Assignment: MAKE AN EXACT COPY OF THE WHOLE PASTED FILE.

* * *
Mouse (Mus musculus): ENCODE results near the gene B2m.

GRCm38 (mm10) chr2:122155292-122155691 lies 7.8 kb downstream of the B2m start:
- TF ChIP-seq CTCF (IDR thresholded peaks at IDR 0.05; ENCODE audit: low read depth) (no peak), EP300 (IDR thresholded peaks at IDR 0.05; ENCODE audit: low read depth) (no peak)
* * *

Mouse (Mus musculus): ENCODE results near the gene B2m.

GRCm38 (mm10) chr2:122155292-122155691 lies 7.8 kb downstream of the B2m start:
- TF ChIP-seq CTCF (IDR thresholded peaks at IDR 0.05; ENCODE audit: low read depth) (no peak), EP300 (IDR thresholded peaks at IDR 0.05; ENCODE audit: low read depth) (no peak)